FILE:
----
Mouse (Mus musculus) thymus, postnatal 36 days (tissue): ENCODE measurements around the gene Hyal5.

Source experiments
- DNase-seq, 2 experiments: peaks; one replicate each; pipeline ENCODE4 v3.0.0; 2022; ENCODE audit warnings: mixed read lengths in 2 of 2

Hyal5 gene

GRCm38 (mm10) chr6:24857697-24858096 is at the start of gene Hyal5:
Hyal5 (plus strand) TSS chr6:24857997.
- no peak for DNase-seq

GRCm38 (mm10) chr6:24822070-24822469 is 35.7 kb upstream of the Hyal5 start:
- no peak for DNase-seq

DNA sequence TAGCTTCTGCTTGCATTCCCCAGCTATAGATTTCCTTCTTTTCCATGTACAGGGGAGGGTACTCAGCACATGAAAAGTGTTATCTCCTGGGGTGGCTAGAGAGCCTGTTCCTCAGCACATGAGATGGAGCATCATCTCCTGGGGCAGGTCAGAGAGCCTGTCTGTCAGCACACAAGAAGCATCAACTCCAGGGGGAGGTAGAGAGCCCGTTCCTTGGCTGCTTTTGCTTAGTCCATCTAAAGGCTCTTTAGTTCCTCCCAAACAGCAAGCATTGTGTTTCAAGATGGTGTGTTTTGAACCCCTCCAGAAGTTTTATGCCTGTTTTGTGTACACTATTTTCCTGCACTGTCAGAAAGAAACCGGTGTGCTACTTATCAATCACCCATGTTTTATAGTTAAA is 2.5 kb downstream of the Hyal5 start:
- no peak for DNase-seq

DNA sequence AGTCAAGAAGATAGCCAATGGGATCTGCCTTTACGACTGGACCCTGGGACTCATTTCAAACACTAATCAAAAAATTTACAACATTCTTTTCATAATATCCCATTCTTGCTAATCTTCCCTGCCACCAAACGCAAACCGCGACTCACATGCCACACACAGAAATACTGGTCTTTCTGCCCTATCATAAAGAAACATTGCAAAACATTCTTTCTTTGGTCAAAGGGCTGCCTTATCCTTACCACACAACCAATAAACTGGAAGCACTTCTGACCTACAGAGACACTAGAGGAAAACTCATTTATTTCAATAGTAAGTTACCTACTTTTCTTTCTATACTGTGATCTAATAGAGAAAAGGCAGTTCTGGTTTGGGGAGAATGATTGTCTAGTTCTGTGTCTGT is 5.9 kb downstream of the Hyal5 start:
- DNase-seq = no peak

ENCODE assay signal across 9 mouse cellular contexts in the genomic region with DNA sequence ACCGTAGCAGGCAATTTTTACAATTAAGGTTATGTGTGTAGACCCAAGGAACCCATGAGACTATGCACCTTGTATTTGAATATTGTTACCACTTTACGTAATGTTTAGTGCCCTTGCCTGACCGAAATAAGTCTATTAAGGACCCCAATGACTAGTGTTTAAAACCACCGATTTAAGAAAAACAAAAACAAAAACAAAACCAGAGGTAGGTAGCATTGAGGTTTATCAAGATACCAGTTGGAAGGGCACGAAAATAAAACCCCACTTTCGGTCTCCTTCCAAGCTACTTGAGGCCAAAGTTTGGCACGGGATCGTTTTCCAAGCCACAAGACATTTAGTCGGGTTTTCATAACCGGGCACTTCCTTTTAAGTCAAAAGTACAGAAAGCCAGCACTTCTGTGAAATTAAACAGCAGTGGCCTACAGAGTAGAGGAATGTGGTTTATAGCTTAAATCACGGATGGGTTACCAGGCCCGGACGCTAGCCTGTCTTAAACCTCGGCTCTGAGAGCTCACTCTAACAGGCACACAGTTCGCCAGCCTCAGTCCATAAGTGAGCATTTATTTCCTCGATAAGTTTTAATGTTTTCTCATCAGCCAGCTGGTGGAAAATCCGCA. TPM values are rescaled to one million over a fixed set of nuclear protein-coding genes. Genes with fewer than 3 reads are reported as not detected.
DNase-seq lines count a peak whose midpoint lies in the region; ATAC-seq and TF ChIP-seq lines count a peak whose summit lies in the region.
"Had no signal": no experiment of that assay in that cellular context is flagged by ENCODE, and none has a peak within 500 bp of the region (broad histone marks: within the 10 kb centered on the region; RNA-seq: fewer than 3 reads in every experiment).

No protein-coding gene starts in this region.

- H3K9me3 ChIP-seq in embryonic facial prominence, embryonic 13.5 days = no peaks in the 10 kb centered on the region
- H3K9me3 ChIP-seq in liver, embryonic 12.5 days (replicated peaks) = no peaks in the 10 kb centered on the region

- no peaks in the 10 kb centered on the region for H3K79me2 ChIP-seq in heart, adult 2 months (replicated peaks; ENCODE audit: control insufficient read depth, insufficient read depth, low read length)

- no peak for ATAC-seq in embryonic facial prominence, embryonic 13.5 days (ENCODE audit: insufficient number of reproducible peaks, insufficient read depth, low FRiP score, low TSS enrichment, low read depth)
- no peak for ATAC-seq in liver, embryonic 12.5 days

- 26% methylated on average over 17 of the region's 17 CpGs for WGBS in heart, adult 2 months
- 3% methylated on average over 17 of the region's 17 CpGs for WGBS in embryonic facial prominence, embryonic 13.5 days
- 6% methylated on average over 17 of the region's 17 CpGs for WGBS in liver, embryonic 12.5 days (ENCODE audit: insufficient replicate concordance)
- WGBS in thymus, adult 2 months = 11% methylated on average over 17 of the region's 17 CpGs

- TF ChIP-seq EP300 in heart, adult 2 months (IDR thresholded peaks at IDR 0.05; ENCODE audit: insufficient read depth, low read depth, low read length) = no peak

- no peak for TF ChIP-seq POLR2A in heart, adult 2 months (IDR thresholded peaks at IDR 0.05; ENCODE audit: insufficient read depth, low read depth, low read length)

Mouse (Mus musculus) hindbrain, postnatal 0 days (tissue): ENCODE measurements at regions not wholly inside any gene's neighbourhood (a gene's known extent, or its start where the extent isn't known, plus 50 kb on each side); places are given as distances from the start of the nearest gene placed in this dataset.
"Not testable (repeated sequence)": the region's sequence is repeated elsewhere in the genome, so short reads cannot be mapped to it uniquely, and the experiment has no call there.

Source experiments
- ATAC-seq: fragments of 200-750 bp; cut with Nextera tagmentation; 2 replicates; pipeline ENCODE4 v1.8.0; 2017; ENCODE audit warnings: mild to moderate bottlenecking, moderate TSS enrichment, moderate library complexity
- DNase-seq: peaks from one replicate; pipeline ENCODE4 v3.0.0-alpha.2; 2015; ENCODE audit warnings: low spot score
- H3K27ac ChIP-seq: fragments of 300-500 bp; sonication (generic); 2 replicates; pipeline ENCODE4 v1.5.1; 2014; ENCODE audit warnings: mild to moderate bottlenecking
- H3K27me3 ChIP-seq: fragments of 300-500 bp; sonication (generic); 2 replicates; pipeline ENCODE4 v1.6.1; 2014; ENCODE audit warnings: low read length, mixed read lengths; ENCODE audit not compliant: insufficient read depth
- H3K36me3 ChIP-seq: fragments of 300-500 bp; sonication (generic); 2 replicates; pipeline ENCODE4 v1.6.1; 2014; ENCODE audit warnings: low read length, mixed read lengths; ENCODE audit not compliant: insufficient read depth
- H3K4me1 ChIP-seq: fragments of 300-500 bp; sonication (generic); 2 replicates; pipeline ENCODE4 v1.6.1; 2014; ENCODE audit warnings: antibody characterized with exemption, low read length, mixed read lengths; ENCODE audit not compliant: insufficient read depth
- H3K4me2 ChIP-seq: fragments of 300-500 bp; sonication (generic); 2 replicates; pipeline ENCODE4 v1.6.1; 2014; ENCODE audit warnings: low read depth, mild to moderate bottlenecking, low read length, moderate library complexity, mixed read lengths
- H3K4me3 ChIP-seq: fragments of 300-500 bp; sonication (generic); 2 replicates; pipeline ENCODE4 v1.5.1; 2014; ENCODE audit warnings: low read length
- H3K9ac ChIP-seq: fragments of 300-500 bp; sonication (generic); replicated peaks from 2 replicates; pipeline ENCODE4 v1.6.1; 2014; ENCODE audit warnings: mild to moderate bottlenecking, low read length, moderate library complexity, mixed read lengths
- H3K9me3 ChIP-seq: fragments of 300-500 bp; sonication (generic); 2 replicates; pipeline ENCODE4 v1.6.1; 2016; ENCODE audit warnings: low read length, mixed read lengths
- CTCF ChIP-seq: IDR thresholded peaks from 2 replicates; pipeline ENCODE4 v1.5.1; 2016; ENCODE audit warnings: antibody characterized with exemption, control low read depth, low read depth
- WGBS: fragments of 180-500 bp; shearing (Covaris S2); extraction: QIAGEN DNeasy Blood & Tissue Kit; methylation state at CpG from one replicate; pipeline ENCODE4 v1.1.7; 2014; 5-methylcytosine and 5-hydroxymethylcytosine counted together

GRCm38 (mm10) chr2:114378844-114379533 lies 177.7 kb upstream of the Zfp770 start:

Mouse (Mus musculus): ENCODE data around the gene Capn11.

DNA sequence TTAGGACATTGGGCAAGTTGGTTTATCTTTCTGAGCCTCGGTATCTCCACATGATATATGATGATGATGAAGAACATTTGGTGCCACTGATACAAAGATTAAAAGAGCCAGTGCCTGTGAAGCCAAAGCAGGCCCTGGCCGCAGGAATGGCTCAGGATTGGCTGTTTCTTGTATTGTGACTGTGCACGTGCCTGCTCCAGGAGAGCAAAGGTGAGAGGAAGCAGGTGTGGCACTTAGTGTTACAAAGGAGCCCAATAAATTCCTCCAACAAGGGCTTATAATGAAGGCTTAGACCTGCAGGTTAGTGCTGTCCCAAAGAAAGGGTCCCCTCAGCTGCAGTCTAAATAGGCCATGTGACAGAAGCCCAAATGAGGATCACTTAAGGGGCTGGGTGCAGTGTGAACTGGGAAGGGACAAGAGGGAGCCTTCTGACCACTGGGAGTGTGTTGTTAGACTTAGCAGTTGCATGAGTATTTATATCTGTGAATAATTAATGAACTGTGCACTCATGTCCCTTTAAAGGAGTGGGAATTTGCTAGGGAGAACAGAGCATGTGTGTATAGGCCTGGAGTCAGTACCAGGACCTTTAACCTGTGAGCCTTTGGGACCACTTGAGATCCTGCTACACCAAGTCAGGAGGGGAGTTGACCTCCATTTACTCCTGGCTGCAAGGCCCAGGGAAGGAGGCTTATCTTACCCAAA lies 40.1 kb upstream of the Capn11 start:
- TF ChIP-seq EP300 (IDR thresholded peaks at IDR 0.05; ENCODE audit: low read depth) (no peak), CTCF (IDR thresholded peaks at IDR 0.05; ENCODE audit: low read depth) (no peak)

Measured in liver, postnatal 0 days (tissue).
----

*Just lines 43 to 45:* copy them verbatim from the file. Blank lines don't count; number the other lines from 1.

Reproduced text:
- WGBS: fragments of 180-500 bp; shearing (Covaris S2); extraction: QIAGEN DNeasy Blood & Tissue Kit; methylation state at CpG from one replicate; pipeline ENCODE4 v1.1.7; 2014; 5-methylcytosine and 5-hydroxymethylcytosine counted together

GRCm38 (mm10) chr2:114378844-114379533 lies 177.7 kb upstream of the Zfp770 start:

Mouse (Mus musculus): ENCODE data around the gene Capn11.